I recently attended a class on estimation. While I believe in the value of estimating I am extremely wary of making too big of science out of something that is inherently imprecise. The course was two hours long which I found to be a perfect amount of time to remind everyone the process and benefits that go into estimation but without over analyzing and over thinking it.
The all too common example
How often do you see or have a conversation between a project manager and developer like this?
PM: "Can you give me an estimate of the time necessary to develop feature xyz?"
Programmer: "One month"
PM: "That's far too long, we've got only one week!"
Programmer: "I need at least three"
PM: "I can give you two at most"
Uh oh. What do you think is going to happen? If you find yourself in these situations take a quick look at the definitions and relationships of an estimate vs. target vs. commitment about halfway down this page here so you and your team can have more productive conversations in the future. It's a short couple of paragraphs.
Fortunately for my team we do not have too many of the above, ludicrous, conversations, so we didn't have to dwell on this topic.
A succinct graph that resulted in very different conclusions
During the training a graph was shown to us to stress the importance of having a precise estimate. I crudely reconstructed it in MS Paint for your viewing pleasure:
Graph adopted from McConnell, Steve, Software Estimation: Demystifying the Black Art
The point of this was to show that having a precise estimate is what you want to aim for. I disagree. In fact, I would argue that we should aim somewhere to the right of a 100% accurate estimate.
Why? Estimation is an inherently imprecise science. Though there are many, many ways (perhaps more than necessary) to become better at estimating, there will always be a cloud of uncertainty. I agree that to be 100% precise on every estimate is best on paper but in practice we'll never get there
Not only that, but the cost of underestimating is huge. We went through some examples:
- The project could fail (worst case scenario).
- Late nights at the office
- Stress and anxiety
- The project could be delayed
- The quality suffers
- The cost increases
- Customers get upset
The distinction between bounded and unbounded results is important. When people overestimate, the feature will still get done, just at the expense of wasted time. When people underestimate, it's possible that the feature will never get done.
Later in the training do you know what was cited as one of the reasons for errors in estimating?
Too much chaos in the project to derive accurate estimates.
Do you know what causes chaos in a project? Behind schedule projects! This sounds like a perfect recipe for disaster, and this phenomenon is known as a positive feedback loop (which despite its name, is not always a positive thing).
Another big takeaway in the estimation training was to always give a range. I'm not going to argue on the benefit/cost of doing that, but if you want more information, perhaps start here. As an example to my point, let's use a range to estimate a feature that turned out to be underestimated:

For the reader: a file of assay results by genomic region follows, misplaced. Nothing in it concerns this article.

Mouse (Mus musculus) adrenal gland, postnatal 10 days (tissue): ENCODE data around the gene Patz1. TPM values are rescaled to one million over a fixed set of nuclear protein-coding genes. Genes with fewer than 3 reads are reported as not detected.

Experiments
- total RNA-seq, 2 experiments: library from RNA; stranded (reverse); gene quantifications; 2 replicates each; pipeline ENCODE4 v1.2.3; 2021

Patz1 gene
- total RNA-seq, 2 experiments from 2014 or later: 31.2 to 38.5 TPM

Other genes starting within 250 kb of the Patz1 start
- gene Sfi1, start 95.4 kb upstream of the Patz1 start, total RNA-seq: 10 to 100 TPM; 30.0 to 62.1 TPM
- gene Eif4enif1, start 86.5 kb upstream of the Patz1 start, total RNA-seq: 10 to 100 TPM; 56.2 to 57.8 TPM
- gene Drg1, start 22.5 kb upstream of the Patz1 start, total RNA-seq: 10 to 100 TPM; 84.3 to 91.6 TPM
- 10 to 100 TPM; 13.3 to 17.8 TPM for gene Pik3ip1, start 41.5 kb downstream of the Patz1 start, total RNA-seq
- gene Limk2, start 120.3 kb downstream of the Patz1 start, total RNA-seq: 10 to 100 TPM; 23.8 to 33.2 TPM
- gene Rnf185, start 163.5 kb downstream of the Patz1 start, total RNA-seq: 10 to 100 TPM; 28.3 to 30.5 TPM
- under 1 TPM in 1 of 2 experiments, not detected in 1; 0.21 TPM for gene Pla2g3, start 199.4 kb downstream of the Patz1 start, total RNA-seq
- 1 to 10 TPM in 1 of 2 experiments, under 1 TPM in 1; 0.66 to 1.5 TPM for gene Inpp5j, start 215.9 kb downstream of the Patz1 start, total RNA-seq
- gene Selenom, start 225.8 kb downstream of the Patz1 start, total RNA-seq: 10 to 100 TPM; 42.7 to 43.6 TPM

And an example where it turns out we overestimated:
The area under the curve which represents effort, cost and schedule is drastically less when you overestimate than when you underestimate your features.
Again, I agree that 100% estimation accuracy is ideal, but the costs of being wrong are too high in practice.
How often is your team staying late? How often are projects running behind? This line buried in the middle of this scary, heart-wrenching article was especially poignant to me:
Per usual in software development, the project was behind schedule. It was no time for anyone on that team to be slacking off.
I hate this idea that's so pervasive in our industry. I reject this mentality. It's not fair for anyone that software projects are so "typically behind schedule".
With all these thoughts in mind, it seems to make the most sense to aim for precise estimation accuracy, but more importantly, err on overestimating.
Hate estimating? Love estimating? Do you think it's helpful or useless, or somewhere in between? There is plenty of discussion over here or in the comments section of this article (A preview: most developers don't like estimates at all, for many good reasons.)
Or leave a comment below.
: There's plenty of discussion around the trade off between estimating / time it takes to estimate. My training instructor said that there are rapidly diminishing returns after estimating a feature more than three times.
: Otherwise known as an integral in calculus
: I also found this little fact in this article on estimating that states:
...developers already tend to be 20%-30% too optimistic [in estimating]
which I certainly believe anecdotally. In other words developers generally underestimate. Fog creek actually makes the case to ignore business needs in order to avoid falling into this trap of underestimating.
: I am aware that if I consistently overestimate, and then my project manager takes that result and overestimates on top of that, and then her/his project coordinator takes that and overestimates that value, the final estimation can be drastically overestimated. I wonder if that's actually so bad in practice vs. the alternative.
: I propose that someone somewhere should inflate their estimates by some amount, and the developer is a good candidate since they're prone to underestimating.